Father’s Day Frenzy

Is Father’s Day hard for you? I feel that. Not everyone has the iconic dream father that seems to be infiltrating our society in this day and age. Sure, most of us share in some popular traditions – the grill out with pops, the dinner as a family; if you have more of a one-on-one thing going, it may be just you and your dad sharing the check. But here’s something a lot of us don’t think about (unless of course, you’re one of these people): Father’s Day can be a time of serious meditation for many people. Here’s the skinny, and I don’t mind admitting it: sure, I’ve had plenty of grill outs with my old man, but they weren’t exactly Facebook worthy.

Now, we can understand the difficulty of Father’s Day for folks whose fathers have passed away. We know that, inarguably, there’s a great loss in fathers who have left. There are many of us who don’t even know our biological father – let alone have been blessed with an adopted father (if you don’t know your dad, it’s harder to get a new one than you may think). But even so, there’s another type of Father’s Day frenzy we often take for granted. What about the broken father-child relationships?

Let me make something clear: I don’t know my dad, but I love my dad. I try to think about the positive things he has done and the wise things he has said. Yes, I have to exercise caution, but I don’t let that keep me from appreciating the good. I think we all have at least one person like this in our life – someone who has deeply hurt us or tested the measure of our love, but we know we must remain true to them and bless them anyway. Now that I’m a woman, I may no longer grill out with my dad on Father’s Day, but I still send him a text to tell him that I love him and ask if he’s doing well.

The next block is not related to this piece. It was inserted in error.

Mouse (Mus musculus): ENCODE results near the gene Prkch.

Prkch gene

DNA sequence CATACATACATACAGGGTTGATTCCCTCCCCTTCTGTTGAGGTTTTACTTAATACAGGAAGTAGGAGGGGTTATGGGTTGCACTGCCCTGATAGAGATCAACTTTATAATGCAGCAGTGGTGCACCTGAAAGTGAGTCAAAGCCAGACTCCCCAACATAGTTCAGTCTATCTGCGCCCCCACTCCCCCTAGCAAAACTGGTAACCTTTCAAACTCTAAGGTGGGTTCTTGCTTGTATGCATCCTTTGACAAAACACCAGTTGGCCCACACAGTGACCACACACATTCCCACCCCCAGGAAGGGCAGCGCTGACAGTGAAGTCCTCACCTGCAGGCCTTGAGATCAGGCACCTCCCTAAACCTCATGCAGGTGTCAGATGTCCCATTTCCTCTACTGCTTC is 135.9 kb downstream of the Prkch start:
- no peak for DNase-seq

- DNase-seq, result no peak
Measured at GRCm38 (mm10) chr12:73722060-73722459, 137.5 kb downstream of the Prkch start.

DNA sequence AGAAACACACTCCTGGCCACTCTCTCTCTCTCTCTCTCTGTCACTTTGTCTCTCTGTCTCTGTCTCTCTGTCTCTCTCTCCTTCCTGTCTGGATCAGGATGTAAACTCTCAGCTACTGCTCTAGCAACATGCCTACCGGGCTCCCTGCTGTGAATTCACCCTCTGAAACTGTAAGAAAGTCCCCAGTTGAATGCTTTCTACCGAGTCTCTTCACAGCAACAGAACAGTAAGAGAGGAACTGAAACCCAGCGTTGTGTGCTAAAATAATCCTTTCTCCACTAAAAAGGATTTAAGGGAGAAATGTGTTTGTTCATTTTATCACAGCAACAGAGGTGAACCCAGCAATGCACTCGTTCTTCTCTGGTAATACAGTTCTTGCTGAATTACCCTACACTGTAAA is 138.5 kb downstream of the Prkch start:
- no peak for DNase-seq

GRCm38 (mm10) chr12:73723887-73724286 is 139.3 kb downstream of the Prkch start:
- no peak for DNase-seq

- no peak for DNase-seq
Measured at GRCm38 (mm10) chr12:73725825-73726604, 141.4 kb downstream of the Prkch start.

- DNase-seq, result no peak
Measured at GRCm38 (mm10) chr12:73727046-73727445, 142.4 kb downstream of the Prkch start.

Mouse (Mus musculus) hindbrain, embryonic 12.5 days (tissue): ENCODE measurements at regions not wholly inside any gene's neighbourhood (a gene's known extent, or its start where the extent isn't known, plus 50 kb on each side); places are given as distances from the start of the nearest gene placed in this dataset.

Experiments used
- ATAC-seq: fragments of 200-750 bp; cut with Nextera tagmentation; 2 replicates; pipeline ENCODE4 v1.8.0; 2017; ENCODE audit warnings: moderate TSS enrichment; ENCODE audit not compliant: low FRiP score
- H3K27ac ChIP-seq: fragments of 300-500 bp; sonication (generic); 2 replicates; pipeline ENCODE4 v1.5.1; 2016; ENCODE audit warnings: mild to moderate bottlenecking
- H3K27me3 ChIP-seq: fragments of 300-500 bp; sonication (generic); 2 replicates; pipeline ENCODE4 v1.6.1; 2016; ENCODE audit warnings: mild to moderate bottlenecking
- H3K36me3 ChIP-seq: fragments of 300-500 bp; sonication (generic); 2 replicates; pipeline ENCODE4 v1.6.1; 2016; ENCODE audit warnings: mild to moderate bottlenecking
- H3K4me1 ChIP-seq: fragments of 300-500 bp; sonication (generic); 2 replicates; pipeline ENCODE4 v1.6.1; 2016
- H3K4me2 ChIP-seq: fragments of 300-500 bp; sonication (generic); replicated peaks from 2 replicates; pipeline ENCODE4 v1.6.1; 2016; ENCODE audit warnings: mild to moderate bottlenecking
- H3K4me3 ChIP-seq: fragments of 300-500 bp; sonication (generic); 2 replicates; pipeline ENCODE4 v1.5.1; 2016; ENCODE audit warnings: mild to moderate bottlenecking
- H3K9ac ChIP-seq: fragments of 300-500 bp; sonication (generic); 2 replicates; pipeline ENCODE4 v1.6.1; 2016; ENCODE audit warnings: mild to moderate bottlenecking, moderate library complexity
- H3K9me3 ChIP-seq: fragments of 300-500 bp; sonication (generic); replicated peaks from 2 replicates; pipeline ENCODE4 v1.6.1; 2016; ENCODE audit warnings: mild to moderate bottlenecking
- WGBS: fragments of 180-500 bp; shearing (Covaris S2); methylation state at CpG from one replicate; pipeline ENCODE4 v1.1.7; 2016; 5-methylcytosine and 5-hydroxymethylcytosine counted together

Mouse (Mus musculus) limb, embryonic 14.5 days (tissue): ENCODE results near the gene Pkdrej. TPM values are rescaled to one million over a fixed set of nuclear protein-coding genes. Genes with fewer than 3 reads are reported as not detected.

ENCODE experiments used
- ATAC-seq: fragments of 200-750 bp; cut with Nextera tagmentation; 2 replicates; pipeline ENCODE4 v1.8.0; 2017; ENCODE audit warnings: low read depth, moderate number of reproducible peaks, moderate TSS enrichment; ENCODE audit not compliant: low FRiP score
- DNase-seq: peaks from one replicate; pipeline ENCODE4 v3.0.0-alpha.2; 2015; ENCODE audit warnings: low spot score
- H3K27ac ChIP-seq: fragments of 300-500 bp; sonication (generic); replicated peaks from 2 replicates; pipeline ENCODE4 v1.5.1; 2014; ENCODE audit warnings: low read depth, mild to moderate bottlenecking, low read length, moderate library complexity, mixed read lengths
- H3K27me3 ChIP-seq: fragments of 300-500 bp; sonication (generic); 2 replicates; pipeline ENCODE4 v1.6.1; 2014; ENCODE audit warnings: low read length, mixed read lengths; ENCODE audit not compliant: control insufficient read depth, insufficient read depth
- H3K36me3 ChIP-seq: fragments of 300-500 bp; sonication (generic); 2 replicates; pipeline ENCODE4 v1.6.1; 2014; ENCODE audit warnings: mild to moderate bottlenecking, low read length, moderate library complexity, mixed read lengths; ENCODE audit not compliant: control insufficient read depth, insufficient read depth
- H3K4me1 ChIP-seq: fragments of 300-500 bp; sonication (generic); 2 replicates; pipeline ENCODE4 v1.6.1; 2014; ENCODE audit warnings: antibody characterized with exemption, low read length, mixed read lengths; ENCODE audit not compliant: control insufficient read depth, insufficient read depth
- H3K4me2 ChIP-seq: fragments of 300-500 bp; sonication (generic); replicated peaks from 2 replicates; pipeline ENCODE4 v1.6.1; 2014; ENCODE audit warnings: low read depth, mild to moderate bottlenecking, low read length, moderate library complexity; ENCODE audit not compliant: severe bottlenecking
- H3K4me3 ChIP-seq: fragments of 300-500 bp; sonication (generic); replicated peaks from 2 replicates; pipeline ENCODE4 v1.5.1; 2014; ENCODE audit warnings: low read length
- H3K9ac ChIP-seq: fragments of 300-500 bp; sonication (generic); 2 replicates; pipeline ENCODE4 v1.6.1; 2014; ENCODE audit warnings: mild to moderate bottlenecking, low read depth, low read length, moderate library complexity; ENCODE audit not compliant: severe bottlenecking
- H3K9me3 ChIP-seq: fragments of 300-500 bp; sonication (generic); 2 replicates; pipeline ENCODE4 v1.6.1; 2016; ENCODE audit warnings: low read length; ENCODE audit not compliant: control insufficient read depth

Although a lot of us may not care to admit it, I believe more people struggle with a broken father-child relationship than we can spot with the naked eye. For me, Father’s Day has always been a day to ponder the purpose of life. The truth is that you can feel confused about not having something many other people have, or you can pull up your bootstraps and ask what it can teach you. We can’t all have everything, and the world doesn’t owe us anything. By realizing this, we can harness even the things we don’t have – not only for our own enhancement, but for the world’s. I have questions nearly every holiday season. Questions like: “Why am I different?” “What does life have in store for me that required I need a different experience?” “How can I find and help others who are feeling the same way?” “How can I make this simply something that is unique, and not something that is ‘bad,’ per say?”

So if you’re reading this blog post and know what I’m talking about, here’s one to you: Happy Father’s Day to everyone out there who can’t say “Happy Father’s Day” without asking questions. It’s ok to ask questions. It’s ok to realize you’re different. It’s ok to be ok with that. But even if your dad is not superhero material, send him a text today and tell him you still love him.